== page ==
The European Union is seeking broad new powers over the formerly sovereign nations of Europe, including direct taxation, further centralization of economic decisions, the ability to levy massive fines on national governments, harmonization of corporate tax policy, and more, prompting a fierce backlash by activists and even some governments.
A poll of public opinion in five nations of the European Union reveals a high level of distrust of government to solve the problems confronting them today. If the findings of the poll are accurate, a majority of Europeans in some of the largest and most influential nations of the EU believe that their governments are, in fact, part of the problem.
The European Union, which is enduring severe financial crises in several of its member states, including Greece and Ireland, and internal stresses in artificial nations such as Belgium, may soon face new woes. The fear of German or Franco-German hegemony is already producing some quiet anger among smaller nations.
Most Americans believe, as they were told by the media and taught in schools and colleges, that the Cold War “ended” with events including the so-called “collapse” of the Soviet Union in 1991 and the demolition of the Berlin Wall in November 1989. However, those who are aware of the true scope and nature of the international communist menace know that the Soviet Union truly never collapsed, but instead, has metastasized and adopted new and deceptive forms in the Russian Federation.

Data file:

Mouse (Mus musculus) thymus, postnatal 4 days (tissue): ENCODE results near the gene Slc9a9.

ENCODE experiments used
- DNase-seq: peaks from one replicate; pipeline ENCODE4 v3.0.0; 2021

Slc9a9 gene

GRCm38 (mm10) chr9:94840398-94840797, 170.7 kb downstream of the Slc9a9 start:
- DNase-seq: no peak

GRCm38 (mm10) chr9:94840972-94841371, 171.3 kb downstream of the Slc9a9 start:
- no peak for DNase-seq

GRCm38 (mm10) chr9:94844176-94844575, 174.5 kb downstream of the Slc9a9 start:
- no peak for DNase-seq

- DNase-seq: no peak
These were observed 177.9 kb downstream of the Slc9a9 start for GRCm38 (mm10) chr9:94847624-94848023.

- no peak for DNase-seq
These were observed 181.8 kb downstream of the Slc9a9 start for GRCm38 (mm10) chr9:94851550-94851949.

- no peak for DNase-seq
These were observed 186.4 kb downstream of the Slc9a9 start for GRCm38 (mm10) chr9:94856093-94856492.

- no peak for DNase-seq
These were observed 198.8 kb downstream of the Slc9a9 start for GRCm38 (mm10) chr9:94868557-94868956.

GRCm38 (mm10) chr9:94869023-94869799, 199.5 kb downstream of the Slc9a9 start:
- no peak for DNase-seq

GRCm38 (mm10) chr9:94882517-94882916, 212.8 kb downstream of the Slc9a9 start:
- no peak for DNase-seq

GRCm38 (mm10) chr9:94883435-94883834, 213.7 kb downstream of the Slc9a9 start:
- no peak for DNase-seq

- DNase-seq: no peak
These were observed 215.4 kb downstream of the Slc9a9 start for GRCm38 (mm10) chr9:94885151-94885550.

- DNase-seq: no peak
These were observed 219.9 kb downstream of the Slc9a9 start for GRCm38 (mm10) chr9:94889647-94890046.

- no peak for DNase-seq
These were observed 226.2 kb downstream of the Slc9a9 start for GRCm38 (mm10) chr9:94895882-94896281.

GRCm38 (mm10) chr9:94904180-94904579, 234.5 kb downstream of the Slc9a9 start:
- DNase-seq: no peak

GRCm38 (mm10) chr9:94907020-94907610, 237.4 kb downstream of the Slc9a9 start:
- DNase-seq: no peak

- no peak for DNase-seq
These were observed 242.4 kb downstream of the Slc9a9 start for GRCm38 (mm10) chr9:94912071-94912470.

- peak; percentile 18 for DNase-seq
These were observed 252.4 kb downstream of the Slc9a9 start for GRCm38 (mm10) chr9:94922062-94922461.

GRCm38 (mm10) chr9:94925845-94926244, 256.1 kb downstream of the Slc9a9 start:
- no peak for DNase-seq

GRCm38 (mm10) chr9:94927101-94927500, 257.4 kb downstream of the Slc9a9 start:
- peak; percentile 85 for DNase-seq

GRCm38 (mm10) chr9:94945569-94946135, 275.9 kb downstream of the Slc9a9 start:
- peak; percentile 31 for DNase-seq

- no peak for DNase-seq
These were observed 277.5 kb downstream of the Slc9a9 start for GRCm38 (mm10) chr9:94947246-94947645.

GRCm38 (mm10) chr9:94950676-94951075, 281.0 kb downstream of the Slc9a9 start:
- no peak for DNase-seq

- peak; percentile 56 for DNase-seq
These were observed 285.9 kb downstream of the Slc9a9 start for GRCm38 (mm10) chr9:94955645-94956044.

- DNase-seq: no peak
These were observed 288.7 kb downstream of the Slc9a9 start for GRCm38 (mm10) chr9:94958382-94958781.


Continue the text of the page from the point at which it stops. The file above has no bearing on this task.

Collectivists always choose some enemy to blame for their failures. In America, the mantra against “the rich” is one example of that deliberate shifting of blame. Oil, tobacco, and drug companies — and countless others — face the wrath of those who subscribe to the collectivist myth. The political rhetoric is almost always ad hominem: attacking certain Americans and enterprises.